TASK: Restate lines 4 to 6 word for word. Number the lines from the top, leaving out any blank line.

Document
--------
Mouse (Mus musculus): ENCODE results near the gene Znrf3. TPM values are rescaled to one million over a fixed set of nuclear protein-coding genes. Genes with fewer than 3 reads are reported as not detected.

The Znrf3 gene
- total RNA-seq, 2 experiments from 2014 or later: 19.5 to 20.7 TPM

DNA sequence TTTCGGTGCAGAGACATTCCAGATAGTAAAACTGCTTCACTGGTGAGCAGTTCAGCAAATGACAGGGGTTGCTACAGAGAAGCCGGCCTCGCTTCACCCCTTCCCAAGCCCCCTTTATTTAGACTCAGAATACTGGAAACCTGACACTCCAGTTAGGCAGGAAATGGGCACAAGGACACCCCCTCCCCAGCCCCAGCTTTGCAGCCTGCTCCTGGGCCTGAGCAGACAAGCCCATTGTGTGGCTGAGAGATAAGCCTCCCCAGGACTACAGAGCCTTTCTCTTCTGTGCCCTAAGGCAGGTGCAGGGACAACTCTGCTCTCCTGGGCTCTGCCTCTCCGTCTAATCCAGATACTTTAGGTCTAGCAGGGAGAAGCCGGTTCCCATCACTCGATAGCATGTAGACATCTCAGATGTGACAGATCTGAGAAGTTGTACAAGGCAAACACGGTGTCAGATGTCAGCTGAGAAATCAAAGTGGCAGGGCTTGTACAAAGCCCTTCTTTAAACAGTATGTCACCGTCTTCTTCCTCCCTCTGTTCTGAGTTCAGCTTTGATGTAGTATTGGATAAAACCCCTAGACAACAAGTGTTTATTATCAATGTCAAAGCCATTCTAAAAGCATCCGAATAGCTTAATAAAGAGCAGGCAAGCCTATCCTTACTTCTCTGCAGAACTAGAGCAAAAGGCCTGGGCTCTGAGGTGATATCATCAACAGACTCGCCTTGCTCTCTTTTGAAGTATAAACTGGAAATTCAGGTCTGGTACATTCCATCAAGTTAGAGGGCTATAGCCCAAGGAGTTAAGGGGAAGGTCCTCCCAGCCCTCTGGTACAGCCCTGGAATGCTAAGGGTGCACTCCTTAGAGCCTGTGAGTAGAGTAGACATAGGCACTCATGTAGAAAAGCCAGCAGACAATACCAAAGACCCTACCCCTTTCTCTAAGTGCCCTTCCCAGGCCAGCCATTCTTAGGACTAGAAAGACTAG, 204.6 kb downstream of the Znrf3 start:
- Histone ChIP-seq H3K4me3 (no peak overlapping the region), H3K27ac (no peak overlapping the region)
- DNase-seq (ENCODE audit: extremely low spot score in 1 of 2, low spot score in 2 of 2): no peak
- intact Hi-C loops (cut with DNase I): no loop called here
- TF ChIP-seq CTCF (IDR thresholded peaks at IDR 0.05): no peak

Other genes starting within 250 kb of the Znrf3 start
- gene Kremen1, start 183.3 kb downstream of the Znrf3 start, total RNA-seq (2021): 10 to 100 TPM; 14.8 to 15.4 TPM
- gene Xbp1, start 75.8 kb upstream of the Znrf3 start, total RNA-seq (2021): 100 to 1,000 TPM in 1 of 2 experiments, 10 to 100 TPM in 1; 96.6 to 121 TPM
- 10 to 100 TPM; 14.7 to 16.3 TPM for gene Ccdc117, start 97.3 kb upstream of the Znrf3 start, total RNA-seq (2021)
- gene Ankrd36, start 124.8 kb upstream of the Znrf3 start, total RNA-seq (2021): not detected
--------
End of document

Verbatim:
DNA sequence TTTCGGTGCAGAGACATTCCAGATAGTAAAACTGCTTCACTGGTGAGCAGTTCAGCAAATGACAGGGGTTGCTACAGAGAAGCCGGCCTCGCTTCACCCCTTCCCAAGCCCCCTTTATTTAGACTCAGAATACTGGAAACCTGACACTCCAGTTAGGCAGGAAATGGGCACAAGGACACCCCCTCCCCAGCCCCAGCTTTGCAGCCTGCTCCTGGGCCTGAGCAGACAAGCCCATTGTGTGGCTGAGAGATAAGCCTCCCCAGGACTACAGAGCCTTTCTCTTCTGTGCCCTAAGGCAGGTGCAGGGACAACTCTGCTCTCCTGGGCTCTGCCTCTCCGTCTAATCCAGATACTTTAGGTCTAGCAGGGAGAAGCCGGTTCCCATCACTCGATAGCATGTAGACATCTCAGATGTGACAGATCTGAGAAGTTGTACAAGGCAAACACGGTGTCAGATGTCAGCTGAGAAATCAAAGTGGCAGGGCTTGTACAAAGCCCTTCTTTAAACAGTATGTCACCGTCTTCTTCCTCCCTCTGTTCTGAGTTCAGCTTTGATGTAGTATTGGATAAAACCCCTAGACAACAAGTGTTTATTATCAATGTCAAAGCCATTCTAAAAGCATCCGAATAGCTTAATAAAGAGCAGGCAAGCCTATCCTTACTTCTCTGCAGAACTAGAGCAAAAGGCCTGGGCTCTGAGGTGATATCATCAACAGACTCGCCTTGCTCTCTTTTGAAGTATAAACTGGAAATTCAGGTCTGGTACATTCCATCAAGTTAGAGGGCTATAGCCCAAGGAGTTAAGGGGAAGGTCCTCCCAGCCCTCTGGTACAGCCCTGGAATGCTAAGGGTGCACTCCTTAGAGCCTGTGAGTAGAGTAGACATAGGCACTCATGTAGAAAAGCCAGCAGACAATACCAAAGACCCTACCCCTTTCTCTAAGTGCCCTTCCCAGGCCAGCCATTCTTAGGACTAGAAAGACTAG, 204.6 kb downstream of the Znrf3 start:
- Histone ChIP-seq H3K4me3 (no peak overlapping the region), H3K27ac (no peak overlapping the region)
- DNase-seq (ENCODE audit: extremely low spot score in 1 of 2, low spot score in 2 of 2): no peak